Being leaderless makes them difficult to negotiate withor to reason with in private. The “Yellow Vests” seem acutely aware of this strength, given their firm rebuttal of overtures for peace talks from the Macron government.

Enjoying huge support from the public and with reforms to the social welfare system on the horizon, the “Yellow Vests” are not going away.

For the first time in his Presidency, Macron is in trouble and Europe and America are looking on.

After Macron rebuked nationalism during his speech at the armistice ceremony, Trump was quick to remind the French President of his low approval rating and unemployment rate near 10%. A stinging broadside from Trump on twitter suggests that Macron may well be relegated to Trump’s list of global “Losers“:

“Emmanuel Macron suggests building its own army to protect Europe against the U.S., China and Russia. But it was Germany in World Wars One & Two – How did that work out for France? They were starting to learn German in Paris before the U.S. came along. Pay for NATO or not!”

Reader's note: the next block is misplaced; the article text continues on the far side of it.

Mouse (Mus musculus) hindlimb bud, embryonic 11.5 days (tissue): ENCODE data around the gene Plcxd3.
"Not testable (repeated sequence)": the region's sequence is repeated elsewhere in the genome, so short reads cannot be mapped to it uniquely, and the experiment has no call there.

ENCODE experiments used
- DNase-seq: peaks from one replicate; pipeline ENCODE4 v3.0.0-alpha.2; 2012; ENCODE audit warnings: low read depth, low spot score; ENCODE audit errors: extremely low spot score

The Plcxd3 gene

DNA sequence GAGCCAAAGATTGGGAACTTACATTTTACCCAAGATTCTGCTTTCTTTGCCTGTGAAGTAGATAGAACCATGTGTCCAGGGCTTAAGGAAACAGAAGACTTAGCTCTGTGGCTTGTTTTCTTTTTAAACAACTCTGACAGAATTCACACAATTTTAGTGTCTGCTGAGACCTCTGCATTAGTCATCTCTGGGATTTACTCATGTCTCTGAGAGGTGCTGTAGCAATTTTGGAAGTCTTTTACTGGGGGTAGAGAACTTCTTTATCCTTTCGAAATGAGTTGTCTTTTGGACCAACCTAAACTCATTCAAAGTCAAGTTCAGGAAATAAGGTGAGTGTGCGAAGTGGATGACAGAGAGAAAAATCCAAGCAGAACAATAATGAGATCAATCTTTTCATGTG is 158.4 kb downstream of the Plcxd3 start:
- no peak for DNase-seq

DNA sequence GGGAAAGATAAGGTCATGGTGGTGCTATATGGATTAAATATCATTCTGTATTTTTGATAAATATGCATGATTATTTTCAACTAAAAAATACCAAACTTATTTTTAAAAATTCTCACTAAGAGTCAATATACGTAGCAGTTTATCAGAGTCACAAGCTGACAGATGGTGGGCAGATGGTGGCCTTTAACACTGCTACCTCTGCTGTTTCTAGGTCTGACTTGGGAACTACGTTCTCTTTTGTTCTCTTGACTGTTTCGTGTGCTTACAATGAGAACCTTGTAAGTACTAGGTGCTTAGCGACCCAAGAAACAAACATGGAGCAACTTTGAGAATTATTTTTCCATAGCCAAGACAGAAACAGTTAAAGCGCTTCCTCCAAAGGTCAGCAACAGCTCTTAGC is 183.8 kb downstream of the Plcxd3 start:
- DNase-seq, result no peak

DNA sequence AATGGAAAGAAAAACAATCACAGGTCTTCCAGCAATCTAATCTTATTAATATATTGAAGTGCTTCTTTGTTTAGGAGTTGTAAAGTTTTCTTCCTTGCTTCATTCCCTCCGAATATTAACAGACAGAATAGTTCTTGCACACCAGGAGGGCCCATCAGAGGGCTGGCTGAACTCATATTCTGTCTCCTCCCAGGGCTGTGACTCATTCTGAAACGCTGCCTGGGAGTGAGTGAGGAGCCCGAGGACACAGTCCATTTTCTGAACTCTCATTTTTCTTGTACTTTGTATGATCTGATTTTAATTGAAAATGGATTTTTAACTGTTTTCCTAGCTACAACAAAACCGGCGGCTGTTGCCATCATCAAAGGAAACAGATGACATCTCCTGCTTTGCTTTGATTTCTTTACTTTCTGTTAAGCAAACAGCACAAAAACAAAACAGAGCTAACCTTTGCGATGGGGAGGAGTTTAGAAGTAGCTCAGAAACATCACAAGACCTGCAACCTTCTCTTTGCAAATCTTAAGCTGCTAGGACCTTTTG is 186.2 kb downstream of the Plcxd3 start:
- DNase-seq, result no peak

The “impotent ordinary” in the United Kingdom, who might feel betrayed over Brexit, and the nationalists in Germany, who have suffered under Merkel , are no doubt staring in wonder at the “Yellow Vests”, wishing for the same moxie.

The historian Thomas Carlyle, chronicler of the French Revolution, said the French were unrivaled practitioners in the “art of insurrection”, and characterised the French mob as the “liveliest phenomena of our world”.

Mobs in other countries, by comparison, he argued were “dull masses” lacking audacity and inventiveness. The blazing yellow vests of the French protest movement , however, have made Macron appear increasingly dull and weak too.

David Brown is based in the United Kingdom.

Liked it? Take a second to support The Duran on Patreon!
Continue Reading

JOIN OUR YOUTUBE CHANNEL

Your donations make all the difference. Together we can expose fake news lies and deliver truth.

Amount to donate in USD$:

5 100

Validating payment information...
Waiting for PayPal...
Validating payment information...
Waiting for PayPal...
Advertisement

Advertisement

Quick Donate

The Duran
EURO
DONATE
Donate a quick 10 spot!
Advertisement
Advertisement

Advertisement

The Duran Newsletter

Trending